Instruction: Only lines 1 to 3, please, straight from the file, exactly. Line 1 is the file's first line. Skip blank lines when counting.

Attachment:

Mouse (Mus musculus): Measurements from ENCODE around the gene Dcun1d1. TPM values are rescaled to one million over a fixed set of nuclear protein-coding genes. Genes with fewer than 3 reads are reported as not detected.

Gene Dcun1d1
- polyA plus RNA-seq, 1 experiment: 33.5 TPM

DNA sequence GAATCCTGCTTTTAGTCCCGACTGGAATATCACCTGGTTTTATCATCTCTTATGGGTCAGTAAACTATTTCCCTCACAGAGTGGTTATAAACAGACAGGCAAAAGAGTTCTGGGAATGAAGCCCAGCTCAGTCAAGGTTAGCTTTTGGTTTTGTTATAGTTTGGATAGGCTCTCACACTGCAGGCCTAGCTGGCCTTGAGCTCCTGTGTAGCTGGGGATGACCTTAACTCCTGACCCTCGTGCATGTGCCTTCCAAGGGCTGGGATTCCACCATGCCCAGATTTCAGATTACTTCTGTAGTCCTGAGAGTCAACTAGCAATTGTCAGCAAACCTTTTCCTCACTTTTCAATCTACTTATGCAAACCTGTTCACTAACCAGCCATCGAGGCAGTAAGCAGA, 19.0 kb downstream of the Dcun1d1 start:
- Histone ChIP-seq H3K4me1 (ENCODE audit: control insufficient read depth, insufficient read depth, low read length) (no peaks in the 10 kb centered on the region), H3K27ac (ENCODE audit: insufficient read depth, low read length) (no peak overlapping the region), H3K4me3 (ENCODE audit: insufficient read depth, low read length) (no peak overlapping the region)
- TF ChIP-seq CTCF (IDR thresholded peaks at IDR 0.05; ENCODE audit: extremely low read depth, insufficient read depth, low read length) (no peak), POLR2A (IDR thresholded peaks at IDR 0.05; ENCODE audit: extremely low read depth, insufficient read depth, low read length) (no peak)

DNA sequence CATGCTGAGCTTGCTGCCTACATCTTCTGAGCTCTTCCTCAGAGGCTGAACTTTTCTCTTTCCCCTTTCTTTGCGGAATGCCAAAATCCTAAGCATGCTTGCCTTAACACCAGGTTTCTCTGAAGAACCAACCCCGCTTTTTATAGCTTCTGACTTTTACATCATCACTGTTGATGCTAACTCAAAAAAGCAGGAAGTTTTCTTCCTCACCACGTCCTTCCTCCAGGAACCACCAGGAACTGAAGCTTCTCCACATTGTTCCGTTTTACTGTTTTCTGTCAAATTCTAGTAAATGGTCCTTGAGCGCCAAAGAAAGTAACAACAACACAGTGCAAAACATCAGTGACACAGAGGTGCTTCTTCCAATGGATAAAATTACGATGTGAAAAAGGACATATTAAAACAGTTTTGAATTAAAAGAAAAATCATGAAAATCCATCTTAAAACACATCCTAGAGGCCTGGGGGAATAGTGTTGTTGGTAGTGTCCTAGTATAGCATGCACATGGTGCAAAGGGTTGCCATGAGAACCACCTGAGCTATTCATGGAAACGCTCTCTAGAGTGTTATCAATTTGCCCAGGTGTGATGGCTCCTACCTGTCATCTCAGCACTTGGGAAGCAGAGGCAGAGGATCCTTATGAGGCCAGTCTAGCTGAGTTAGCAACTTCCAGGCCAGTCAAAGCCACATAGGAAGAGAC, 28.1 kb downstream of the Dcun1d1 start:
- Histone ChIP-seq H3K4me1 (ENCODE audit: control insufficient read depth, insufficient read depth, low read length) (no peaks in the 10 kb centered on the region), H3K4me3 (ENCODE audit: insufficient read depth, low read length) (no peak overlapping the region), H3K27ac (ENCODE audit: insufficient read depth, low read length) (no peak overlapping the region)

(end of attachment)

Mouse (Mus musculus): Measurements from ENCODE around the gene Dcun1d1. TPM values are rescaled to one million over a fixed set of nuclear protein-coding genes. Genes with fewer than 3 reads are reported as not detected.

Gene Dcun1d1
- polyA plus RNA-seq, 1 experiment: 33.5 TPM